Detroit White Castle reopens after triple homicide

James David Dickson
The Detroit News
The glass doors that took more than 20 bullet holes have been replaced.

Detroit — The shot-up glass has been replaced, the bullet holes are mostly gone, and the lobby professionally cleaned at 6301 W. Warren, the White Castle restaurant where three men in their 20s were gunned down on Sept. 9

The restaurant, which dates back to December 1969, was closed for a week, from the Sunday of the shooting until Sept. 16. It reopened at 9 that morning.

The restaurant initially posted that it would reopen the day after the shooting, but that timetable changed to allow more time to remove its remnants. 

The glass doors that took more than 20 bullet holes have been replaced. So, too, has the window on the east side of the building, where the OPEN light can be seen from outside.

Bullet holes on the siding near the glass doors, which were visible days after the shooting, are mostly gone, aside from one that hit north of the doors. 

And the lobby area has been professionally cleaned.

Jamie Richardson, a vice president at the Columbus, Ohio-based burger chain, outlined the fixes that would be needed last week in an interview with The Detroit News. 

“When something like this happens, it hurts,” Richardson said of the triple homicide that claimed victims Deshawn Gadson, 20; Trevaughn Anthony, 24; and Rashawn Harrington, 25. “We had three team members working (at the time of the shooting). We’re heartsick over what happened.”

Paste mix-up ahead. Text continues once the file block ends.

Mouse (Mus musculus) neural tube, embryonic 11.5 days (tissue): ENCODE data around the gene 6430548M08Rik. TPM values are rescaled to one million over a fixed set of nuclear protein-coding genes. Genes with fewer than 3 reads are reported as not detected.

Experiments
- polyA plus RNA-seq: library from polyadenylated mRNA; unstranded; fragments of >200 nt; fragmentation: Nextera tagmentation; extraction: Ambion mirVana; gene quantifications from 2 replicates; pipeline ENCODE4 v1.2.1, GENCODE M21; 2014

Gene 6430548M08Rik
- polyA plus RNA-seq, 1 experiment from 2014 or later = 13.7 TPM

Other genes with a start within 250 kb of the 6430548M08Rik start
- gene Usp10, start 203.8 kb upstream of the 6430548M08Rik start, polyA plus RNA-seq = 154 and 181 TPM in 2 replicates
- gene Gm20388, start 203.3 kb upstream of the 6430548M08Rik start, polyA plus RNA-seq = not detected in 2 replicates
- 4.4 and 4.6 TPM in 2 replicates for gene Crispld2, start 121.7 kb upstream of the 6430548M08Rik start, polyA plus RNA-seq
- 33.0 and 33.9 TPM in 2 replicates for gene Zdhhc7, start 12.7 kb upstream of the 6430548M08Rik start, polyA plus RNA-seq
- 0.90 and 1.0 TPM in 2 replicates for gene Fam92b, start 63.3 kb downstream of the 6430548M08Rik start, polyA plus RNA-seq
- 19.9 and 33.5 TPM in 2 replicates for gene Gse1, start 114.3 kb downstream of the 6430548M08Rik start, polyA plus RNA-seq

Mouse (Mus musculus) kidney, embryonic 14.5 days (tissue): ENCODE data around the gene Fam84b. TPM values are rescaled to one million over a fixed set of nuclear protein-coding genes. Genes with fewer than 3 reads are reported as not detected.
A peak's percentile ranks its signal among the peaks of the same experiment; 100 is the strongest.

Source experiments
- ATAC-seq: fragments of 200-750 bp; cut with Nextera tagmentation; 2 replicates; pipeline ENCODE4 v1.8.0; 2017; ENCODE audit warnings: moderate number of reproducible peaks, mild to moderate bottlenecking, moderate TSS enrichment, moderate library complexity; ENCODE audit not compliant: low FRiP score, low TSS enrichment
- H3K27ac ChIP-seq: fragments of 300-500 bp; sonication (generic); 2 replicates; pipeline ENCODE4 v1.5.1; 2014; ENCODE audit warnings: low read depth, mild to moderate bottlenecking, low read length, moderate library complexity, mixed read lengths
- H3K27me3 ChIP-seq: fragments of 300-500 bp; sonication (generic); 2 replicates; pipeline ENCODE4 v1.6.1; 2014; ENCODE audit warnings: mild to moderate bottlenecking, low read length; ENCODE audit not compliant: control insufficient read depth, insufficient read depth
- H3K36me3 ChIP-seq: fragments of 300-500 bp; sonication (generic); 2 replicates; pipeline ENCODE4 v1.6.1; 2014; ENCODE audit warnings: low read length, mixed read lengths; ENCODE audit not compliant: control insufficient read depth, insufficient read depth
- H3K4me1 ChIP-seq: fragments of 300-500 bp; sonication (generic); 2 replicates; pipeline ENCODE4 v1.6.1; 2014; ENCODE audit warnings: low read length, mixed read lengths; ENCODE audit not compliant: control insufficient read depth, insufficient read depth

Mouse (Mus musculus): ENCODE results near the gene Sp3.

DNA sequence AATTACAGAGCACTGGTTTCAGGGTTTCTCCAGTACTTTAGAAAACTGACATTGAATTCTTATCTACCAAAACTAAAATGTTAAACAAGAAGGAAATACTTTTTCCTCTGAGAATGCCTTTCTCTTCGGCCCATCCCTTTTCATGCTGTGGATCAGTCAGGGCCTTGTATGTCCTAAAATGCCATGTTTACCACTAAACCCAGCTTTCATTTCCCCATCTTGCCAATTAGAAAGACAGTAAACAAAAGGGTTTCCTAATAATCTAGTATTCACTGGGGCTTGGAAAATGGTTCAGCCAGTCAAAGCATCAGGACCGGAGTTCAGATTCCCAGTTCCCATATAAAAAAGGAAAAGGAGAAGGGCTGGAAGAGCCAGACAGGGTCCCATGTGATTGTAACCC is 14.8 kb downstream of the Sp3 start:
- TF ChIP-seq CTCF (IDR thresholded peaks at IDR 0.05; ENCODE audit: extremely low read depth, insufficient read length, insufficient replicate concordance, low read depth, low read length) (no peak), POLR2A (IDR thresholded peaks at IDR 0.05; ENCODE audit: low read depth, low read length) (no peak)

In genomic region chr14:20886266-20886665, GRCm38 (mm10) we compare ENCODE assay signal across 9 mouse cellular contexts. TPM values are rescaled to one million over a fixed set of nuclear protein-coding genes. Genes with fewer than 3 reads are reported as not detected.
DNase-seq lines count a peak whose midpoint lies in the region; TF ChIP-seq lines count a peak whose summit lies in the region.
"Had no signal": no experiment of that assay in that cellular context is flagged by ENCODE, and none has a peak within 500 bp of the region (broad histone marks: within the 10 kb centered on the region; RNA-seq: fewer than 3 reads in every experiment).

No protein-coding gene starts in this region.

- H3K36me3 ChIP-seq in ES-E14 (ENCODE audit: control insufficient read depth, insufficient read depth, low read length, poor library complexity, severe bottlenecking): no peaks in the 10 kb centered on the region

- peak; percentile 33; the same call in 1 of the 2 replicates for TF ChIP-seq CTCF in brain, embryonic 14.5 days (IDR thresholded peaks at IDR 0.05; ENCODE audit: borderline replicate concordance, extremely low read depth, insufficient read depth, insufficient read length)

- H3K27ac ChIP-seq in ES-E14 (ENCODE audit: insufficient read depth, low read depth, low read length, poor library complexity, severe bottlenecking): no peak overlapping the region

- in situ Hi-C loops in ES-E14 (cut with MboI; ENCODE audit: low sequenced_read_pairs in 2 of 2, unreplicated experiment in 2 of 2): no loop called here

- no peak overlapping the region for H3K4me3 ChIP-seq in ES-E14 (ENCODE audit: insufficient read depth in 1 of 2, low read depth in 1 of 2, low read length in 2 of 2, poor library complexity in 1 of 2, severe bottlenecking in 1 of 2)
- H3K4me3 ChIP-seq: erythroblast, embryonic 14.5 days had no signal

While Richardson declined to detail how the three victims made their way into the lobby area where they were shot more than an hour after the lobby was closed to the public, he said White Castle is “working closely with police on every aspect” of the investigation.

The morning of the shooting, three employees were spotted cleaning the restaurant. While a second, dedicated crew was later brought in to sanitize the facility, the three employees seen that morning were a district manager who oversees 10
restaurants, the general manager of that restaurant, and a crew manager.

Richardson described the three as dedicated employees who “voluntarily jumped in and did the cleaning,” adding: “I think their instinct was, what can we do? These stores are home for the people who work there.” 

The restaurant did have biohazard kits available for that initial cleaning, he added.

Counseling services have been offered to the employees who were working at the time of the shooting, and employees affected by the weeklong closure were offered the chance to work at other area White Castles, Richardson said.